Keith Sachs is the former CEO of Saxco International LLC, a principal distributor of packaging material to producers of alcoholic beverages in North America. In addition to their commitment to the Museum, the Sachses have been active supporters of contemporary art in Philadelphia. Keith Sachs serves as chair of the Board of Overseers at the University of Pennsylvania’s School of Design, and Katherine Sachs is an emeritus Trustee of the University of Pennsylvania and serves on the Board of Overseers of the university’s Institute of Contemporary Art, where she was chair for ten years. At Penn the couple endowed The Keith L. and Katherine Sachs Professor of Contemporary Art, The Visiting Professor in the Fine Arts at Penn Design, The Sachs Guest Curator Program at the ICA, and The Sachs Fine Arts Program Fund.


Editor’s note:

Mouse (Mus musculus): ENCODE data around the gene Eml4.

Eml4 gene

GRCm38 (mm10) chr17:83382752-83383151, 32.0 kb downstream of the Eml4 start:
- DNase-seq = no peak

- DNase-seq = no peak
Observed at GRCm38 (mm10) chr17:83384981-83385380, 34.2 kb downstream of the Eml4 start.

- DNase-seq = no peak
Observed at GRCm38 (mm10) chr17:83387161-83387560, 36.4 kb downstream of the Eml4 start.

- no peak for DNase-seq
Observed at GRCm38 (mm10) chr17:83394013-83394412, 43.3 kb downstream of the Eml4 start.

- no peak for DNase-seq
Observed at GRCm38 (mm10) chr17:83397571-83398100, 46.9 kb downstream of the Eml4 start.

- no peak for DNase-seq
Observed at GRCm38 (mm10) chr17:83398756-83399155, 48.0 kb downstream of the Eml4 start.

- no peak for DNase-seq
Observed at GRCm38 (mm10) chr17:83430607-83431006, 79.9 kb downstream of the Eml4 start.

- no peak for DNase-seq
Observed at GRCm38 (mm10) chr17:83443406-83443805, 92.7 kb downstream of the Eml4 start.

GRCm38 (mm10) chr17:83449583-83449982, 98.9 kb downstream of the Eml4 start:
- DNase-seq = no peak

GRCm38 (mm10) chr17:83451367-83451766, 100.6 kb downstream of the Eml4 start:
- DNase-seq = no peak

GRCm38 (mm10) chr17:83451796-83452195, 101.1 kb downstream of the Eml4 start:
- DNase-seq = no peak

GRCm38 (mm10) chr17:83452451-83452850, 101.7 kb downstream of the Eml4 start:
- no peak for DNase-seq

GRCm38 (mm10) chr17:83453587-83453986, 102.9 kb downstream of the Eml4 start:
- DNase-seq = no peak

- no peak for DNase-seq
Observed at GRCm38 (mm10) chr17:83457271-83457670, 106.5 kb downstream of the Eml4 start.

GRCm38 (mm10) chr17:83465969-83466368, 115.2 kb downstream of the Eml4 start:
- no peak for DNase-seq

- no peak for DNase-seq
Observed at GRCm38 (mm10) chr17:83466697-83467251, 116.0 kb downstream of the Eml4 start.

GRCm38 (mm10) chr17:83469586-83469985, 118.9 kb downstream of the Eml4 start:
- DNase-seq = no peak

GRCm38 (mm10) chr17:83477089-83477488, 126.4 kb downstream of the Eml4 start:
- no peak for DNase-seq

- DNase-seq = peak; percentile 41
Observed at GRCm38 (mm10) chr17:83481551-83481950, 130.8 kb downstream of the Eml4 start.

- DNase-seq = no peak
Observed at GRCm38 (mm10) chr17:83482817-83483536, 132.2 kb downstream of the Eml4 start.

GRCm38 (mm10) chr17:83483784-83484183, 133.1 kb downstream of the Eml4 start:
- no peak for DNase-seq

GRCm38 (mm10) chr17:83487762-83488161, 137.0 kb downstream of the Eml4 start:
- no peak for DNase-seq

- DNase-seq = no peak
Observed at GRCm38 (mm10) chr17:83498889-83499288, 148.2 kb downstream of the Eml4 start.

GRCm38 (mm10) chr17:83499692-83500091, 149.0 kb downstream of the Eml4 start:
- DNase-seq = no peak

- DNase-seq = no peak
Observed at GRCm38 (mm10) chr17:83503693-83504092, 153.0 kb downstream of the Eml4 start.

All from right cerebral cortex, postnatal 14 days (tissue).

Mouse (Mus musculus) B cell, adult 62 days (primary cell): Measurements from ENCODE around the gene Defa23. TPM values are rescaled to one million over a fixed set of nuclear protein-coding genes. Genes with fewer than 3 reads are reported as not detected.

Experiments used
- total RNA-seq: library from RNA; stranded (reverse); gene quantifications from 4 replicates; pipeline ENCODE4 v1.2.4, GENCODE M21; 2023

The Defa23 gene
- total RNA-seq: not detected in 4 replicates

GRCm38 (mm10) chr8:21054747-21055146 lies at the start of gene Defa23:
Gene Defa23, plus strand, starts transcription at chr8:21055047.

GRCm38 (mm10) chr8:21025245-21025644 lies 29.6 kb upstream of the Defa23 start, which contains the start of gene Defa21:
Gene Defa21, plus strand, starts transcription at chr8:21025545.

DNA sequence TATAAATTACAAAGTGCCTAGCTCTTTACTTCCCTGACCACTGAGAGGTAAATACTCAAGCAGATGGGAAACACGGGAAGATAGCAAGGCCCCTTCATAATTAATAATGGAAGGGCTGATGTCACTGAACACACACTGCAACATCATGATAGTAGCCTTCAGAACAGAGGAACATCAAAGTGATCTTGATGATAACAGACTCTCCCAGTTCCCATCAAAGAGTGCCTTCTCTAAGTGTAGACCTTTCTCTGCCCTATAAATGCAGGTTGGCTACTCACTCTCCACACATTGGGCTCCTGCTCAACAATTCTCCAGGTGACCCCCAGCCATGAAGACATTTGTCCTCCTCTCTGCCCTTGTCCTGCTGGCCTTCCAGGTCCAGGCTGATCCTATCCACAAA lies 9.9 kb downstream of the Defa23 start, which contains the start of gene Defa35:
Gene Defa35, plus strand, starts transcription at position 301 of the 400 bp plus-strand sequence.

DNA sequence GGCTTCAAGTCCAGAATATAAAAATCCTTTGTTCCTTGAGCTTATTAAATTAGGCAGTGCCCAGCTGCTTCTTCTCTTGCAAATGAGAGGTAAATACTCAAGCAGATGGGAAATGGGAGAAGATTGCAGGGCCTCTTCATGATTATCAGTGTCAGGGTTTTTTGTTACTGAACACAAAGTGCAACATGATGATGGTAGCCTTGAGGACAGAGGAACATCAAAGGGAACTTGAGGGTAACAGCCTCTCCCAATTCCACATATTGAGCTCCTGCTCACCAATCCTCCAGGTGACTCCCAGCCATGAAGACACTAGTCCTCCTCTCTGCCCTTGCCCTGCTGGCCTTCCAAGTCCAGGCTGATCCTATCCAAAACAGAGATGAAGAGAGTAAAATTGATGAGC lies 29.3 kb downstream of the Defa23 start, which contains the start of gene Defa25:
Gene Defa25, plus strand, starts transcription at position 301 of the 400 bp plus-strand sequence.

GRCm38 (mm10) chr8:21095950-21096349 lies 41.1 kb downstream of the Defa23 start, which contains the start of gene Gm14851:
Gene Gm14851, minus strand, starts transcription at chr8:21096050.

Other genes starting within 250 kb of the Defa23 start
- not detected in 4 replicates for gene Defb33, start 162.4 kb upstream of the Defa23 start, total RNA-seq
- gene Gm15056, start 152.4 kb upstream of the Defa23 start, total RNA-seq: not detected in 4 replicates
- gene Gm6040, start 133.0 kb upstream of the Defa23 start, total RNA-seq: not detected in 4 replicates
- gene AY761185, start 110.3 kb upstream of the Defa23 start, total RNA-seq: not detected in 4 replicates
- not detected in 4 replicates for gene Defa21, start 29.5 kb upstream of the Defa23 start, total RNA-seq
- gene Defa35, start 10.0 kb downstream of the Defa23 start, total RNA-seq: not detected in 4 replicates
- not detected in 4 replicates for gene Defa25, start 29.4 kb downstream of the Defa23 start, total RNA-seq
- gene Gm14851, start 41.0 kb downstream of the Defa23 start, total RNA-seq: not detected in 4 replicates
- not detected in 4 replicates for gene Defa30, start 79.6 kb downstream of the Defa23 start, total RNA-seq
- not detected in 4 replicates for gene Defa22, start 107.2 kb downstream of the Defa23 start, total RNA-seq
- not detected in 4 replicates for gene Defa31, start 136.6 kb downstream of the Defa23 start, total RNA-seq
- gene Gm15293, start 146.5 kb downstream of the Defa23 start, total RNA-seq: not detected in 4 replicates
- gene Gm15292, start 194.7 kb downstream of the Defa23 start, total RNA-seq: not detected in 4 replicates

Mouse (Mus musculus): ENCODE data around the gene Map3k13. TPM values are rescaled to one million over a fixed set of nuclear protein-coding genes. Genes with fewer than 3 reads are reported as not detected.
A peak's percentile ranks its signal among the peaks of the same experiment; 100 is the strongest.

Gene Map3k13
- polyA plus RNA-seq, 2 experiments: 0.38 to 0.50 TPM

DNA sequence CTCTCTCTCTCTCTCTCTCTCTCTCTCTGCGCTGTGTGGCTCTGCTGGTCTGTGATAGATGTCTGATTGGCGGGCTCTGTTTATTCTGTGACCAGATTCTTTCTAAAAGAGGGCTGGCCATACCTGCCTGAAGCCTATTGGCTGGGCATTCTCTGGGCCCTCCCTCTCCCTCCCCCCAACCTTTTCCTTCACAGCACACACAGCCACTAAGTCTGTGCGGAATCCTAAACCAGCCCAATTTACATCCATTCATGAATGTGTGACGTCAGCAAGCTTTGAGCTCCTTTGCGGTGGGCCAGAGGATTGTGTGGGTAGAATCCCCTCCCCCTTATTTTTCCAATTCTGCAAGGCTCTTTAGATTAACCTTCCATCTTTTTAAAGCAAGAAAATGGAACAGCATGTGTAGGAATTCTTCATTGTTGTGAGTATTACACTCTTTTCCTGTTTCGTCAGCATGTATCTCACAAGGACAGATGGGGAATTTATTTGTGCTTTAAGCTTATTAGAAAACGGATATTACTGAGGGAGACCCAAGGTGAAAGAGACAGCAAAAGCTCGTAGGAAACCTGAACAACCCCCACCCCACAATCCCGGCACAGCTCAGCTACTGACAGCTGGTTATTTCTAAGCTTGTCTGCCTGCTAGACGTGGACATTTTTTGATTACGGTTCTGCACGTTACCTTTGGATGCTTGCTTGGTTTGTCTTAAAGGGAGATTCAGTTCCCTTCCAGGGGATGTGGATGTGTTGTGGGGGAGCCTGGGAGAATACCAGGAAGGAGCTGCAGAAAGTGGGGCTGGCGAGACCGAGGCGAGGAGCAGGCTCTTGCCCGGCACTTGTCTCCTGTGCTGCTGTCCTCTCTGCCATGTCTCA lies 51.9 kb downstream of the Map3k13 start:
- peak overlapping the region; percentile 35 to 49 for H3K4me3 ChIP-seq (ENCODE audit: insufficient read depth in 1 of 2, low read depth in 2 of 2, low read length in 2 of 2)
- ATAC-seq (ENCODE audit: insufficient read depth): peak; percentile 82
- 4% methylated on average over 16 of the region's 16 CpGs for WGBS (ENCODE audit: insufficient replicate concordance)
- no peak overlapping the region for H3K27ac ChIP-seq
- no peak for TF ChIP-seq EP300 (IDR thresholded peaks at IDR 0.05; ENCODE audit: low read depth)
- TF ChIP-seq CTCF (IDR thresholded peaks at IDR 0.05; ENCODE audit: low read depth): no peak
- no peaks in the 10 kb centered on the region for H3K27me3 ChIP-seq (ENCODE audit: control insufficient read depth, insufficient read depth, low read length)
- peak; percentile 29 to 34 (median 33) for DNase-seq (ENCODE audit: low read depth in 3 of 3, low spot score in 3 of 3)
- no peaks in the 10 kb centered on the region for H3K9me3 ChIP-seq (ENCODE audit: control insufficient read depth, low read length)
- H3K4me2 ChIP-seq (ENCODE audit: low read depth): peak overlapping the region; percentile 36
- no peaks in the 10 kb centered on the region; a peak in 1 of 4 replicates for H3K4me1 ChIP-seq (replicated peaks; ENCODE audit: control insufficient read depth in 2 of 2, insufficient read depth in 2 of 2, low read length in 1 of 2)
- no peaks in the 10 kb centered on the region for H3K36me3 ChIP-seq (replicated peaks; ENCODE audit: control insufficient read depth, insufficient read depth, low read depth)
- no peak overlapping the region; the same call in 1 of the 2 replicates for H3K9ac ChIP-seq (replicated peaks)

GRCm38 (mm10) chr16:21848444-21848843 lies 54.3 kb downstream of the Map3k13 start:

The Museum’s twentieth-century holdings represent an unusually close collaboration between artists and collectors. At the core are the Albert E. Gallatin and Louise and Walter Arensberg collections. Both were among the most significant collections of contemporary art formed during the 1920s and 1930s in the United States. These gifts determined the nature of the Museum’s collection as one especially rich in concentrations of work by particular artists, such as Marcel Duchamp, Pablo Picasso, Constantin Brancusi, and Joan Miró. Gallatin, a serious painter as well as a collector, was a central figure in the American Abstract Artists Group in New York, where his collection was on view as the “Gallery of Living Art” before it was transferred to Philadelphia in 1943. The Arensbergs formed their collection with the assistance of Duchamp. The Museum is now home to the world’s most important collection of Duchamp’s work, much of it assembled by the Arensbergs over the course of four decades.